Pine cones are non-toxic but they should be collected from an area that has not been sprayed with pesticides. Make sure that they are completely dry before storing them, other wise they may develop a mold. They can be dried by placing them on paper and then left out in the sun or by placing them in an oven set at a low temperature.

The dried pine cones can be tied with string and attached to the side of the cage. Ensure that the string is taut so that the birds cannot catch their toe nails or leg bands in any loops. Pine cones are the perfect toy. They are natural, they are safe, they are fun to destroy, and they are free.



by Linda Greeson

Published in Bird Talk Magazine June, 1995

During the years that I have been working with Quaker Parakeets I am often amazed at the stories about their abilities to talk reported to me by their loving owners.

"Shiloh is now one year old and talks up a storm. His first word was "kisses" and a smooching sound at only two months of age. This is typical of the many letters I receive. I rarely hear complaints about a companion Quaker not talking after one year of age. "My ten month old Quaker named Barney says 53 different phrases which total 105 different words" is more representative.

The mischievous nature of the Quaker is often reflected in his speech. Many will quickly learn to say "Ouch!" or "Stop that !" before giving the owner a little bite. They follow this with delighted laughter. It is difficult to get angry no matter how much the pinch stings.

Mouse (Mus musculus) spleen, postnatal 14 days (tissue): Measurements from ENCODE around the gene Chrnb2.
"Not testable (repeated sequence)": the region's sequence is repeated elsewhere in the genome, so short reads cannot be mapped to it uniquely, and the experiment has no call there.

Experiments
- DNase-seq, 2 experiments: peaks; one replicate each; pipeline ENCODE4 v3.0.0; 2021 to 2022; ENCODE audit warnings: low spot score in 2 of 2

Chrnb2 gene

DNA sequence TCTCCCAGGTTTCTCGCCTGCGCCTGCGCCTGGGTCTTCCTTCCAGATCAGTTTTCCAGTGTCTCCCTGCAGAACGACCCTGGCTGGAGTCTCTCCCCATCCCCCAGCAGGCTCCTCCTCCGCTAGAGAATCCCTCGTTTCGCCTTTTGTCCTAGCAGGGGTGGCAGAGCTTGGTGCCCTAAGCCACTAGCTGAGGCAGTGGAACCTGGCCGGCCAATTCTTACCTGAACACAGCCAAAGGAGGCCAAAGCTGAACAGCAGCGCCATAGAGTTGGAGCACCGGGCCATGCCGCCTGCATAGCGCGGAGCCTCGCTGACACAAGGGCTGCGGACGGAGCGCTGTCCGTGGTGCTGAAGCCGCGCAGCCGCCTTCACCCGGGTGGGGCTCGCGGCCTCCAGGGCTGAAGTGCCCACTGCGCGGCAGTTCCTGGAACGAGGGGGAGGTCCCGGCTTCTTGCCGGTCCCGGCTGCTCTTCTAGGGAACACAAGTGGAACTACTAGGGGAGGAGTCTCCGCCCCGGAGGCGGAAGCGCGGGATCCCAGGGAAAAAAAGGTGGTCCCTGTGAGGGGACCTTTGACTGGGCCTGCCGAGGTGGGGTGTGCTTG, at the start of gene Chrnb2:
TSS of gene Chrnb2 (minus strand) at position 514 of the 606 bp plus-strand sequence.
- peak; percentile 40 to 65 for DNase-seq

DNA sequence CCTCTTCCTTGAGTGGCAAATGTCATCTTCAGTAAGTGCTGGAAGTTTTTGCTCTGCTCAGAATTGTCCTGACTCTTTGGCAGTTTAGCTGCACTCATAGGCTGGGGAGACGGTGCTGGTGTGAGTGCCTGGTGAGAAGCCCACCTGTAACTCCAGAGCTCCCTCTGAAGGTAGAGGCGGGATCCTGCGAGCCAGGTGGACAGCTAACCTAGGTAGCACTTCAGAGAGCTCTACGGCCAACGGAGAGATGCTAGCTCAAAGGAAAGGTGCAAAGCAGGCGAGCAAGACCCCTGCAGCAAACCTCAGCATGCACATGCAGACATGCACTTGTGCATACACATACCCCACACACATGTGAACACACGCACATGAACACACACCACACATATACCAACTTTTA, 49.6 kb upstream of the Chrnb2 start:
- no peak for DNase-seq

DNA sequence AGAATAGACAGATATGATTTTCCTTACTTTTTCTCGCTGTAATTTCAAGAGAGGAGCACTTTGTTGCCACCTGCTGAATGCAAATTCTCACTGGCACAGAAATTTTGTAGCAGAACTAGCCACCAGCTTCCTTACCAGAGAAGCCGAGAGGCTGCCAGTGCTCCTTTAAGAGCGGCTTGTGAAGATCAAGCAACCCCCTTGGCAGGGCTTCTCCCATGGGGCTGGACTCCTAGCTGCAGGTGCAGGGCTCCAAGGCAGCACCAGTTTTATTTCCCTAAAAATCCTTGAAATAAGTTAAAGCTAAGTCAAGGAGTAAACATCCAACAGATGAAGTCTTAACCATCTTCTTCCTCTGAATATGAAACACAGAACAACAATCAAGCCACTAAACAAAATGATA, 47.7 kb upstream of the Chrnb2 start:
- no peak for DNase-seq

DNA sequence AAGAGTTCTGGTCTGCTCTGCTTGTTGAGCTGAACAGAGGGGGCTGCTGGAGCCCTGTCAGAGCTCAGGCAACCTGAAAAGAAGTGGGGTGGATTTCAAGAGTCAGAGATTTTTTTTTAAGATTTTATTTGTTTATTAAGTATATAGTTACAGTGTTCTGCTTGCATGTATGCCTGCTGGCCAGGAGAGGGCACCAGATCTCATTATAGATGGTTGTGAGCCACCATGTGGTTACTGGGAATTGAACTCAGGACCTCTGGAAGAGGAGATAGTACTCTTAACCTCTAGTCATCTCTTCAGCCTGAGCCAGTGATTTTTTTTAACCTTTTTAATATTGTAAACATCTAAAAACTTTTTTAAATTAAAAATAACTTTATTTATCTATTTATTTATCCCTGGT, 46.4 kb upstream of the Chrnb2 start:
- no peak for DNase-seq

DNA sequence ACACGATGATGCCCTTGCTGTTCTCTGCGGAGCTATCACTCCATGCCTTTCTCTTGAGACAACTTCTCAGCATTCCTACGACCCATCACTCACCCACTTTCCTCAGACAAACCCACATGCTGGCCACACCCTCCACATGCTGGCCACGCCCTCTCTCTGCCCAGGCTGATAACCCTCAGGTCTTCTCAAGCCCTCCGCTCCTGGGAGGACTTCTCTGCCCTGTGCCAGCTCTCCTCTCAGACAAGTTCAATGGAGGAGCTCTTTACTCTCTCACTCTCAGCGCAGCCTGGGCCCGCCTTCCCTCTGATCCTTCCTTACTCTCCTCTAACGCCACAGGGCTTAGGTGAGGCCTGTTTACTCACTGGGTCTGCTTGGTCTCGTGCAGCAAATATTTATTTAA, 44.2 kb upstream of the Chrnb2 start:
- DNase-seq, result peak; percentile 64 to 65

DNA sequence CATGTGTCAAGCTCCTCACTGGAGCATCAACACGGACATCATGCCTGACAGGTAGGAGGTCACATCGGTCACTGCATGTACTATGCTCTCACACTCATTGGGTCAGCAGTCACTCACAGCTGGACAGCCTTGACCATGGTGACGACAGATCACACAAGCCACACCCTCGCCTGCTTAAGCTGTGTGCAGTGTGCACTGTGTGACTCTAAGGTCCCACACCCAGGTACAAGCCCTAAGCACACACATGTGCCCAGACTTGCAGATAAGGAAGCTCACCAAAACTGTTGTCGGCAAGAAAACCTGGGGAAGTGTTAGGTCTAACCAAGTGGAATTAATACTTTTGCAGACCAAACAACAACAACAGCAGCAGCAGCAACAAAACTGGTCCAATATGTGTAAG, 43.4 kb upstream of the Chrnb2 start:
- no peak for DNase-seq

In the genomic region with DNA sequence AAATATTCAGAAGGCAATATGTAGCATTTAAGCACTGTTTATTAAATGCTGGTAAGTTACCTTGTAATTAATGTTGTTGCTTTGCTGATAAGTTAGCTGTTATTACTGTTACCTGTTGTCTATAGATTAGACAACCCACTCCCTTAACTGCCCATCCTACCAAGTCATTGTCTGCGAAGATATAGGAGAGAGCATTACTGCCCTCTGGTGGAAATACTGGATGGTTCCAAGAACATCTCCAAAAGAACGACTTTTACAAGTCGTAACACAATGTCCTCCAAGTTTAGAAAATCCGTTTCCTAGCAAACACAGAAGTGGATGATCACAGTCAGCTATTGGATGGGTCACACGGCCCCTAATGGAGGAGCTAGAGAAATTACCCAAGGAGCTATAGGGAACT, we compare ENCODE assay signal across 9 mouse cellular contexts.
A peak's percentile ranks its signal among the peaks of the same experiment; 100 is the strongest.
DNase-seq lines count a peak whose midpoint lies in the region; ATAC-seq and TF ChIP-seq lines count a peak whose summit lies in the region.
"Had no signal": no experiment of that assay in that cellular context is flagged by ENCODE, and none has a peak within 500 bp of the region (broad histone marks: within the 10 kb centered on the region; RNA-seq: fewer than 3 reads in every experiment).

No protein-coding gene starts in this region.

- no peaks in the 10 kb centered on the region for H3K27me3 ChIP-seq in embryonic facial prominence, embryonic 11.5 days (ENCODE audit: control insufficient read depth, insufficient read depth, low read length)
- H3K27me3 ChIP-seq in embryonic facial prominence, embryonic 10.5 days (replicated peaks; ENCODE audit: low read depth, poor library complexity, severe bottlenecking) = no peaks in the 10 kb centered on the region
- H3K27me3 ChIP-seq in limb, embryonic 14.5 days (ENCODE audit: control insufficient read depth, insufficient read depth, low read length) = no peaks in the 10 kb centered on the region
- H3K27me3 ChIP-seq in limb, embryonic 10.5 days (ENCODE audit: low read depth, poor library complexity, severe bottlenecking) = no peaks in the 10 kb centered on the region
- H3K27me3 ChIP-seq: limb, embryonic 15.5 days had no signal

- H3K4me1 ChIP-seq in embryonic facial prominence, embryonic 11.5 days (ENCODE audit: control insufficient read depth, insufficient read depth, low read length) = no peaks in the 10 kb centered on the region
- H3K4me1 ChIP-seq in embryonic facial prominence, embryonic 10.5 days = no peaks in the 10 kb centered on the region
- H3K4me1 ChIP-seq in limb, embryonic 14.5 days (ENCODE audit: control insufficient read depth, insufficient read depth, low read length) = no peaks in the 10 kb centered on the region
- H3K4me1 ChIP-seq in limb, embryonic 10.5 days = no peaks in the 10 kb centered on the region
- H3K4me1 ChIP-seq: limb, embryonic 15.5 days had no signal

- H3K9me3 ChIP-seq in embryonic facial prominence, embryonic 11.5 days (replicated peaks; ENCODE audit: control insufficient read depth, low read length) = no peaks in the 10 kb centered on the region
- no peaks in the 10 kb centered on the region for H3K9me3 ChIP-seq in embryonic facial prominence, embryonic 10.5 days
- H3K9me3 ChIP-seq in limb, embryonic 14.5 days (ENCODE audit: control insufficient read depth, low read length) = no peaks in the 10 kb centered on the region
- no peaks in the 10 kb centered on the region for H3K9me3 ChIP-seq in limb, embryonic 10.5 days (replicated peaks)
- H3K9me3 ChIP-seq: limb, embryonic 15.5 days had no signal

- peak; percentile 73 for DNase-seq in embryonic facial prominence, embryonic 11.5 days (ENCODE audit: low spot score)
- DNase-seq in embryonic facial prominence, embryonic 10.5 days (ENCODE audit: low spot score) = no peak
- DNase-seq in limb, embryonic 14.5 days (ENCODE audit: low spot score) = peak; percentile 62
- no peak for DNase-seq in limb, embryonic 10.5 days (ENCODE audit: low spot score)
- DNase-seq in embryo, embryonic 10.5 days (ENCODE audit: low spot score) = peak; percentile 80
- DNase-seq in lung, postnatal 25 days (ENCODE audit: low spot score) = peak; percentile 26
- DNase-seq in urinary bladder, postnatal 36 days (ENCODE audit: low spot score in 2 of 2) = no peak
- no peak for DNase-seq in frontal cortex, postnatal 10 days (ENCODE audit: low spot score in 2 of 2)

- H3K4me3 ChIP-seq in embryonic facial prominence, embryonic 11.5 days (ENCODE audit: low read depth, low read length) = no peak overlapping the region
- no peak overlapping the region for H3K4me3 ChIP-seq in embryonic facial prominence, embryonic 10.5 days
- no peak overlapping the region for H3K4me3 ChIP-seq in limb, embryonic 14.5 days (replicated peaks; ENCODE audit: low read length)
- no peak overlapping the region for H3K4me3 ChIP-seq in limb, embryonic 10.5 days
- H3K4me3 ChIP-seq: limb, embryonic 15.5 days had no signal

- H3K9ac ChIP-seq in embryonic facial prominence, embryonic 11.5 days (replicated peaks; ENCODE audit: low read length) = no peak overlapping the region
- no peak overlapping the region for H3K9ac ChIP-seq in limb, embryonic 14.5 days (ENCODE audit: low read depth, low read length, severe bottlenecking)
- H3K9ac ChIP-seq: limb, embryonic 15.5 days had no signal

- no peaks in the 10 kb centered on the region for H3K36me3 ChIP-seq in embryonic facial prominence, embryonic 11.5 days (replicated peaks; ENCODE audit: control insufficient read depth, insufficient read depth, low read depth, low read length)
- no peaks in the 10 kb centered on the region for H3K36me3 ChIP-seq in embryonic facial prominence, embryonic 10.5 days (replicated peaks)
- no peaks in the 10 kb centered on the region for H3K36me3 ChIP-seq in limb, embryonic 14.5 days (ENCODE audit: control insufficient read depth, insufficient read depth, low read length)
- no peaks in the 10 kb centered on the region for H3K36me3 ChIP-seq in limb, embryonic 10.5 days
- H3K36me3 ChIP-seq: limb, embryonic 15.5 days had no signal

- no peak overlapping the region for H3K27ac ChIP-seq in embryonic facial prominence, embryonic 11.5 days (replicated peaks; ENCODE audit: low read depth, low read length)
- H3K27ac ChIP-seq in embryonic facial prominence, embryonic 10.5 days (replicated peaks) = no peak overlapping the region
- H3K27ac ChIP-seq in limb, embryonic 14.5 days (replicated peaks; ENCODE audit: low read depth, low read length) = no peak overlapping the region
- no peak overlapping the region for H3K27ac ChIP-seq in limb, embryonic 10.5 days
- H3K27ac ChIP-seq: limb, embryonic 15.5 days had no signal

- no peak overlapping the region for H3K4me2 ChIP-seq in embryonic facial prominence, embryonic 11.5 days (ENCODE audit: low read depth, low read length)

I have never been able to decide which is most important in teaching a bird to talk - innate inherited ability or the techniques used and amount of time spent in teaching. My own experiences are of little help in making this heredity versus environment judgment. I am so busy with the care of breeding birds that I rarely have time to spare for more than casual teaching efforts. About the only special effort that I routinely make to encourage talking is to use the same phrases I want the bird to learn with each contact. My voice is quite naturally loud and clear. When offering a slice of apple I repeat "I love apples." It does not take long before your friends are impressed by your bird's response to the offer of a treat. It may be some time before the most clever Quaker distinguishes between apple, cracker, or vegie, but with time and patience this will happen.

When hand feeding my baby birds I always talk to them. This is as much a part of my routine as preparing the feeding formula. Almost always, one or two of the clutch will clearly be repeating "mm mm good!" or "Want more?" before they are weaned. Others will pick up my greeting of "Hello guys!" later in the larger cages as they are learning to eat on their own. Although I have kept no detailed records of this, I know that some of the babies, who did nothing more than squawk for food during their stay with me, later delighted their owners by speaking in complete sentences.

I have observed that those owners of pet birds, not only Quakers, who are most successful in teaching their birds to communicate often fit a pattern. These people are usually quite talkative themselves and naturally have clear, expressive speech. They often tend to exaggerate verbally. They just naturally talk a lot, not only to family and friends but to their birds as well. Talking skill in companion birds are not limited to those owned by people with these characteristics. Quakers will pick up words and phrases they hear frequently, sing simple little songs, whistle, or imitate other birds and animals with no effort at all by the owner. There are times when this ability to mimic is not altogether appreciated. After some time out on the patio our talking birds are often busy whinnying like the horses in the nearby pasture. Back in the living room, until they get off on another kick, you could readily assume that the horses were stabled in the house.